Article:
Somali refugees who flocked to jobs in U.S. slaughterhouses — including plants in Greeley and Fort Morgan — are moving beyond cutting floors to Main Street. They’ve established shops offering imported items. An unmarked mosque in central Greeley offers a place for Muslim worship. Informal “hawala” money-transfer services help reach relatives stranded in war-torn Somalia and refugee camps in neighboring Kenya. A former burrito restaurant now sells plates of rice, lamb and goat.
More Colorado employers use national system to verify status of new hires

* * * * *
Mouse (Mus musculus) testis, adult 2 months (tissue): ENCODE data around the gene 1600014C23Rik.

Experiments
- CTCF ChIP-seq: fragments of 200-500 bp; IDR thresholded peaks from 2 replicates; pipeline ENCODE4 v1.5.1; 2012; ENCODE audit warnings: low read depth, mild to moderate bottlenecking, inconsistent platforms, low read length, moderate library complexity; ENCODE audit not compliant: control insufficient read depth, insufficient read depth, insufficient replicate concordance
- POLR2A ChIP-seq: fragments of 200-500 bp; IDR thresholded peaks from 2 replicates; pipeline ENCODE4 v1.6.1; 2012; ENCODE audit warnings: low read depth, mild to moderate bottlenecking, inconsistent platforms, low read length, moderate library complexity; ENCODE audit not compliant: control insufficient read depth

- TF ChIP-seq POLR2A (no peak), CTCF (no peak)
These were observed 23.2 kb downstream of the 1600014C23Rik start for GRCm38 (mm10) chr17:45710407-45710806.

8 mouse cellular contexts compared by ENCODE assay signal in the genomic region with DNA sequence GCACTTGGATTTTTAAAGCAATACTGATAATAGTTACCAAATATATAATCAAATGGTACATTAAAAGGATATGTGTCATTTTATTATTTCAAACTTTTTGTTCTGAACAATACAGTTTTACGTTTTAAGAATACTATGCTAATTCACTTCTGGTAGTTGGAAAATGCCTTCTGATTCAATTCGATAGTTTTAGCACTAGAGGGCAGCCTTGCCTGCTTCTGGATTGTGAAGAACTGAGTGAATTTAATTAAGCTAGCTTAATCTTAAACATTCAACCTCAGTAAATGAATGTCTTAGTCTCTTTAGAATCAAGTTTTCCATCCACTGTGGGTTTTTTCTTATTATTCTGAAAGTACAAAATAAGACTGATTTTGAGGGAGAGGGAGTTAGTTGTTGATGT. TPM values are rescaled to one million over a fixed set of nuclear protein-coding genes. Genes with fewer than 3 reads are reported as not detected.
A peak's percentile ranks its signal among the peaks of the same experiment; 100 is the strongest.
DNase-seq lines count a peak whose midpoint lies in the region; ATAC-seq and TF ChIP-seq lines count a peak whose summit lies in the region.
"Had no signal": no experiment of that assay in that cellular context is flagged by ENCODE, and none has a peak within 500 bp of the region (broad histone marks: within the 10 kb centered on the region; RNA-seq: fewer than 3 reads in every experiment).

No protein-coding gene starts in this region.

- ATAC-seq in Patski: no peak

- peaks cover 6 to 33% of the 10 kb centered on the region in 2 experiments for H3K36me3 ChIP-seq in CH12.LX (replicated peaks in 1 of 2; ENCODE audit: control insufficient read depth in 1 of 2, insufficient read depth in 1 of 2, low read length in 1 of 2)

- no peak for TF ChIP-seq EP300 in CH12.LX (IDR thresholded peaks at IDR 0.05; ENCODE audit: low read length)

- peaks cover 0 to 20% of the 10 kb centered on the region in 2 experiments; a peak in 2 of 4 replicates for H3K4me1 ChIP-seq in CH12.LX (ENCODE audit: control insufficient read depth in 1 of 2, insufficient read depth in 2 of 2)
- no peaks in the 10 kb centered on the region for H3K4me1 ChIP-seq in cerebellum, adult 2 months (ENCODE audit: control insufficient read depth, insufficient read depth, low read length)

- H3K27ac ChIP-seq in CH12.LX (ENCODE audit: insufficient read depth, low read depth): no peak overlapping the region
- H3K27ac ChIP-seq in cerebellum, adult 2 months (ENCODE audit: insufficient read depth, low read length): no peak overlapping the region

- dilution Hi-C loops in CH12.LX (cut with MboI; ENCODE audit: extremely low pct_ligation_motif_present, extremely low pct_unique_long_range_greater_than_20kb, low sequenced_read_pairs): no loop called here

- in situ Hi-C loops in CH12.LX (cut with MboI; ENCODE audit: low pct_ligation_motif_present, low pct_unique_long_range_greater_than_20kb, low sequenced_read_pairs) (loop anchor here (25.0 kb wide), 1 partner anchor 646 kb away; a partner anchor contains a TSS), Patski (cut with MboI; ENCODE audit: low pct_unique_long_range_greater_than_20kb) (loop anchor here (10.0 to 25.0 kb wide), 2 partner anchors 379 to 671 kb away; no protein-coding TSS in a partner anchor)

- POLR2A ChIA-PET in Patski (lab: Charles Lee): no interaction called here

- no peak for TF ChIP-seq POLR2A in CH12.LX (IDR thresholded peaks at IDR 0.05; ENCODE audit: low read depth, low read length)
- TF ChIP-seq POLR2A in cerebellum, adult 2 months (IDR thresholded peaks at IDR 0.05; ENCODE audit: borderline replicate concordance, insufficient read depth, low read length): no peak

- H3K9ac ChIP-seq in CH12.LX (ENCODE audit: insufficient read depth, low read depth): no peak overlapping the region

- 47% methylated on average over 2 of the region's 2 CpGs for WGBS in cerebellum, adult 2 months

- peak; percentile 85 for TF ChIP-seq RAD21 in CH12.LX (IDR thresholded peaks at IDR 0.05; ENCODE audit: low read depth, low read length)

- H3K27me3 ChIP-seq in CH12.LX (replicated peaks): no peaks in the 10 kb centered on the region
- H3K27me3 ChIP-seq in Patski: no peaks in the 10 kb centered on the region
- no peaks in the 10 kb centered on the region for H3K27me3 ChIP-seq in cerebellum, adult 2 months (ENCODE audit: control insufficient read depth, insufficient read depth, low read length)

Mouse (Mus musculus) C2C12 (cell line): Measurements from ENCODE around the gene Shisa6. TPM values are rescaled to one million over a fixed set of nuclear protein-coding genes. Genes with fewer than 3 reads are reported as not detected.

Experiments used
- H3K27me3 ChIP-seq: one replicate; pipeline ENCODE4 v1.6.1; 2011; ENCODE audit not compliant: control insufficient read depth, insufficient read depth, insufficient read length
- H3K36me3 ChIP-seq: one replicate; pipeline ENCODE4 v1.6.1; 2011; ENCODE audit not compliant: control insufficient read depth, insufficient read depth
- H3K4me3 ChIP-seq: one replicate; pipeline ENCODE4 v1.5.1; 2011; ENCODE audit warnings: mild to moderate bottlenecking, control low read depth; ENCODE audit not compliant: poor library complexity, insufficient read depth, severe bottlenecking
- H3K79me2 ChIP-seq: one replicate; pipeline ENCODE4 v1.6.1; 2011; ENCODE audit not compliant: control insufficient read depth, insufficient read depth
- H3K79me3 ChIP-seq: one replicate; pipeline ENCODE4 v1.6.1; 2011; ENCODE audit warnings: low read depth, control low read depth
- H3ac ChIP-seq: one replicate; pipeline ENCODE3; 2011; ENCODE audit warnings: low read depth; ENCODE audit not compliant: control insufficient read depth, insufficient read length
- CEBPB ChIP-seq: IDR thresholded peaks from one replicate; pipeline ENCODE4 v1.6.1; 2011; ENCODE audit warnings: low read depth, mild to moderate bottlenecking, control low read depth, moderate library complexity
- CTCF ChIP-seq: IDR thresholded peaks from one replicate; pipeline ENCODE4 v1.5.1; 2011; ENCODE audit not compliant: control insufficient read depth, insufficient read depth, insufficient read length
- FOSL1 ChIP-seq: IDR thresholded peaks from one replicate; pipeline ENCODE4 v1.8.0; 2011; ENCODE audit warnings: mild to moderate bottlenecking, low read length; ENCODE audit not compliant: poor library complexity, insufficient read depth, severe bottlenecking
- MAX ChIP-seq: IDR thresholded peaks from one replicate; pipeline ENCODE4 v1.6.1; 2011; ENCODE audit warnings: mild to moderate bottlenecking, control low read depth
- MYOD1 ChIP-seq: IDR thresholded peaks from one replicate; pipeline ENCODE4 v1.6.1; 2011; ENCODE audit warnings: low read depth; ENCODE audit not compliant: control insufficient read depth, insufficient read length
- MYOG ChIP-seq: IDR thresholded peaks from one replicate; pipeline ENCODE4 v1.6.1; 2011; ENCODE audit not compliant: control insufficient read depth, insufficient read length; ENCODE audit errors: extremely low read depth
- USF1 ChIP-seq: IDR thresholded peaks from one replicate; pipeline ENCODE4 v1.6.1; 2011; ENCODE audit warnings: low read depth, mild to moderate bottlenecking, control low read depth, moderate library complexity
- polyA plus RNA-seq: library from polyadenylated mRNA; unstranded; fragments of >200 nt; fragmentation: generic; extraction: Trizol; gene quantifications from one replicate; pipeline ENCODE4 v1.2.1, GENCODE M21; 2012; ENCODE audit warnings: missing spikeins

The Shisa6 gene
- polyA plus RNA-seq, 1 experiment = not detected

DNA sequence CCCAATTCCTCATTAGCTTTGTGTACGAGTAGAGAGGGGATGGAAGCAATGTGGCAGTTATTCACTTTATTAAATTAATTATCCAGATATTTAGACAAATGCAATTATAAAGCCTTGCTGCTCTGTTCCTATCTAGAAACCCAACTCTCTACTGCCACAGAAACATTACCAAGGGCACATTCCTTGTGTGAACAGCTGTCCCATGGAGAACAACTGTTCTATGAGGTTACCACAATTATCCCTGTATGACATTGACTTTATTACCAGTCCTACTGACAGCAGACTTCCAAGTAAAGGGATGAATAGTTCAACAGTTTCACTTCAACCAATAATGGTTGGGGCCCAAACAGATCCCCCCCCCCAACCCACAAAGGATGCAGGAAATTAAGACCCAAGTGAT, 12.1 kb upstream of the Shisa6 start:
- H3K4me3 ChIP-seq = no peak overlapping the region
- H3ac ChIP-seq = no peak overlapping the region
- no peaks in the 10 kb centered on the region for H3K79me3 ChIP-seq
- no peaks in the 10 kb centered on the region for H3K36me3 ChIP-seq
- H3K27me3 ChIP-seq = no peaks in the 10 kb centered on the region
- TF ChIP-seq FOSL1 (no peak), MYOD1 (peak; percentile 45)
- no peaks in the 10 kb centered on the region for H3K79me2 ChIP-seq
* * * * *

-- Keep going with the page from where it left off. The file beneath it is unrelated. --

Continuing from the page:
Colorado employers are increasingly trying to weed out illegal workers. The latest data show the number voluntarily using the national electronic system for verifying immigration status has more than doubled in two years — from 2,065 in May 2007 to 4,690 today. Yet there are 155,000 employers in Colorado, and most get by simply by asking new hires for an ID, keeping a copy and signing a statement saying they checked. As Congress and President Barack Obama move toward immigration reform, the gap in Colorado between employers that use e-verify and those that don’t is replicated nationwide. About 125,700 out of 7 million U.S. employers are signed up. They check about 6 million, or one-tenth, of the nation’s new hires a year. Immigration experts have long argued that a consistent system for checking worker status is essential to prevent illegal immigration. Congress has appropriated $274 million and U.S. Citizenship and Immigration Services has spent $183 million developing e-verify, which lets employers type in a name and Social Security number to find out whether a new hire is eligible for work. No federal law mandates use of the system, and only Arizona has a law requiring its use. The acting head of USCIS, which manages e-verify, touts the system as nearly capable of handling checks by all 7 million employers nationwide to verify the status of 60 million new hires a year.